"But I thought my slang is so lit right now. Totes," I said, on a roll now.
"Stahp!" said my hapless daughter, beginning to laugh.
"j/k only, j/k only. Don't need to throw shade at me," I said to her.
"Ugh," Joy said, giggling.
"Actually Papa needs to cut his hair again," I declared, in a moment of digression.
"Ooh! Dye it another color!" Joy suggested.
"IDK, I thought I'd stay with blue. My blue hair is on fleek," I didn't even know what I saying by now. What's a "fleek"?
"Kill me now," said Joy.
"You're so triggered, I can't even-"
By that time, all she could do was chase me at the void deck and to tickle me in retaliation for my slang fest.
Parents, embarrassing our kids with our hipness since forever. Hey, what can I say, I'm POMO. Sorry not sorry.
"We don't need to go to my Mom's today," my wife said. That meant taking the brood out for dinner on a Sunday night.
As I tried to figure out where to take them, my youngest told me about her morning in church.
"Today some boy said my iPhone 4s was a noob phone."
"That's not very nice," I said.
"Ya! I told him it wasn't a noob phone, it's a vintage phone, bruh!"
That was not a bad answer, I thought. Joy's well-used iPhone 4s used to belong to her mother, and has been repaired at the neighbourhood repair shop twice (the first time to replace the aging battery, and the second time, a year later, to replace the shattered screen). It may not be the Nokia 3310 of iPhones but it is certainly one of the most repairable.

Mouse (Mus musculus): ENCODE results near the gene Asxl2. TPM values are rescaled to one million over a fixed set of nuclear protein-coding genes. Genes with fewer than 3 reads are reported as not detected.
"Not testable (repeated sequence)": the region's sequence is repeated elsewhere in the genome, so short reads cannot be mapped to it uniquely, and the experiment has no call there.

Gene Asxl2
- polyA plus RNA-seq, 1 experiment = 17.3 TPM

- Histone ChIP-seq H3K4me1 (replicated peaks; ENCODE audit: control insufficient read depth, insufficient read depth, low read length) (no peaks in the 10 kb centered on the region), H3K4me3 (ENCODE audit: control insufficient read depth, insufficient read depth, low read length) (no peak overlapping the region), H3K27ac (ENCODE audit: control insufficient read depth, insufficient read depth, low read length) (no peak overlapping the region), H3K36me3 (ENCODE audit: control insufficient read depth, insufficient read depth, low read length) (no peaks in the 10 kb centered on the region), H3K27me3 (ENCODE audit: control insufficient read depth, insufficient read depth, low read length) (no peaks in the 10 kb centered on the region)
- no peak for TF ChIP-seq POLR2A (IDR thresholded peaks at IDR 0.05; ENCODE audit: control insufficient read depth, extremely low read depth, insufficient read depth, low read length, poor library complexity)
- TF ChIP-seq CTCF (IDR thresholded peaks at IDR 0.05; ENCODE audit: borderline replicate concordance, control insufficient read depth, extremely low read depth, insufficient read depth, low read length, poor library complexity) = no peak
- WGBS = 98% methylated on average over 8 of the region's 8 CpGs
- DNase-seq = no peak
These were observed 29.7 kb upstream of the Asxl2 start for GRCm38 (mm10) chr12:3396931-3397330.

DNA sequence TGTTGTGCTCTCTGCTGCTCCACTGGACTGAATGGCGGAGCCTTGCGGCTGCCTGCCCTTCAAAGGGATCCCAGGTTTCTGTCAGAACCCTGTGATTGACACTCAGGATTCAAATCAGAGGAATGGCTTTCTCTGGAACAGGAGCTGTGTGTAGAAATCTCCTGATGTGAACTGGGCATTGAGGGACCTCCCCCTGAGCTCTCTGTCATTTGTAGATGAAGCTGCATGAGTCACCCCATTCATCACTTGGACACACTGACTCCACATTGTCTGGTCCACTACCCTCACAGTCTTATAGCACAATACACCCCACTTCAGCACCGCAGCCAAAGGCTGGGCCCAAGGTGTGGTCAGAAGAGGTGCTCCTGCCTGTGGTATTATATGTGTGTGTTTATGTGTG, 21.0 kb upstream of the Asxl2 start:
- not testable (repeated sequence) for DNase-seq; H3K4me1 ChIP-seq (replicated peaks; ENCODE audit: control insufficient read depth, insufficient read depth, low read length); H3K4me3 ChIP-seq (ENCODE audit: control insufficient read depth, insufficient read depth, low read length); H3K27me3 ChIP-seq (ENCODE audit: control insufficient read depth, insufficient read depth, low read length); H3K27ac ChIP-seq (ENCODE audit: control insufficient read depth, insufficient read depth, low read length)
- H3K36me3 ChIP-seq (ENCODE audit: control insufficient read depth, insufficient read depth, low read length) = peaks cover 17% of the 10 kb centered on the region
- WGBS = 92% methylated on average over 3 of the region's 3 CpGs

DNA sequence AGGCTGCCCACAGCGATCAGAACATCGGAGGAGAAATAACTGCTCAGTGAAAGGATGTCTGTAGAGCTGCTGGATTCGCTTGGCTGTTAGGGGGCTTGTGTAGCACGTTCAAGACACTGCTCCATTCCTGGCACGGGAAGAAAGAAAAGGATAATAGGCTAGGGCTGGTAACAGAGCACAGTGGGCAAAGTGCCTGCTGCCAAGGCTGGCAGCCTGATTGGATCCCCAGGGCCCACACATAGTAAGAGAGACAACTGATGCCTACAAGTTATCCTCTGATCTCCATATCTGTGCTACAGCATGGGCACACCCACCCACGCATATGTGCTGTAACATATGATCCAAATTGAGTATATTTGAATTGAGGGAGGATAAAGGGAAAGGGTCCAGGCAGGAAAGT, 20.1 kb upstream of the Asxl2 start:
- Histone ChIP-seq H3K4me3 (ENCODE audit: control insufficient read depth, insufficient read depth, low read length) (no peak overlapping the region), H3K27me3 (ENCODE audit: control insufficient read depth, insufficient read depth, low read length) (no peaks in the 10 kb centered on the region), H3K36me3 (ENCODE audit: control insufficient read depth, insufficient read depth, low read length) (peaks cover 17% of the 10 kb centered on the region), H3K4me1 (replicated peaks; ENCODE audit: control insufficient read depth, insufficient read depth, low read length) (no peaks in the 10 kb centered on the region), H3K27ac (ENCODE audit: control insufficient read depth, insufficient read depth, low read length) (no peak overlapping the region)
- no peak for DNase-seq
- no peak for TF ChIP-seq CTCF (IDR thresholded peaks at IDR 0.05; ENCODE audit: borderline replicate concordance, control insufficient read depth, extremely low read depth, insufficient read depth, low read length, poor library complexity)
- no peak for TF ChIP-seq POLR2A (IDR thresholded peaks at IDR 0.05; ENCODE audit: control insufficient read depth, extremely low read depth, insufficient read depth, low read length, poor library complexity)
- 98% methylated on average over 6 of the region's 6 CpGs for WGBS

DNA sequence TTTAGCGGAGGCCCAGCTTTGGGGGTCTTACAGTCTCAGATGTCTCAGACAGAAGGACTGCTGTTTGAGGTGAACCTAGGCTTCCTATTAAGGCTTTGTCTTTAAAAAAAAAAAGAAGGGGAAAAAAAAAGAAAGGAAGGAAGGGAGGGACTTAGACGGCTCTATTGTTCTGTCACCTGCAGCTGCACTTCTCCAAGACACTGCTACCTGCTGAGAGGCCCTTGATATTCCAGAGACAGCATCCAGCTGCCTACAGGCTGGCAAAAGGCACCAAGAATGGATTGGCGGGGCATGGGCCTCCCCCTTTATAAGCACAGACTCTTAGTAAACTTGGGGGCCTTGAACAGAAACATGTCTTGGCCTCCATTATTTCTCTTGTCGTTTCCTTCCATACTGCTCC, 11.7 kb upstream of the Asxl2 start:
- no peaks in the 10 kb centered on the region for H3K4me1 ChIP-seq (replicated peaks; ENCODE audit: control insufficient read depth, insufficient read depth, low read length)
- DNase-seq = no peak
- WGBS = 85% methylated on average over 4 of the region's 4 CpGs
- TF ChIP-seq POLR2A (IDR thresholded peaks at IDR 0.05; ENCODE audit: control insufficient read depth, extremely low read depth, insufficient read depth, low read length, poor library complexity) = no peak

Isaac was unpacking his bag from Scout Camp and telling me about his three days away. I reminded him to repack for his Secondary Two camp that will happen in a few days. I don't recall having so many school camps when I was a kid. But I quite like that they get to gain some independence away from home, which is why the boy has been allowed to go for camps since he was very young.
"Make sure you shower daily," I nagged, remembering the time he went through one camp without showering.
A few days ago, the wife and I sat in the son's classroom and attended the Parent-Teacher Meeting where they discussed options for the Secondary Two boys, things like choosing the subject combinations for Secondary Three, and understanding Polytechnic entry requirements like the Polytechnic Foundation Programme (PFP) and the Direct-Entry Scheme into Polytechnic Programme (DPP). Sure, most parents want their kid to be in the Express and "higher" streams but parents need to know and embrace the pace which is best for our children.
We really appreciate the dedication that his teachers have for his class.
As I talked to Isaac about packing strategies for his camp, Faith was listening to her music from the living room Sonos speakers. She recently learned that music would play when she pressed the > button on top of either speaker (watch the cute little video here). You may think your severely autistic firstborn doesn't know stuff, but she obviously watches and observes and figures out how things work.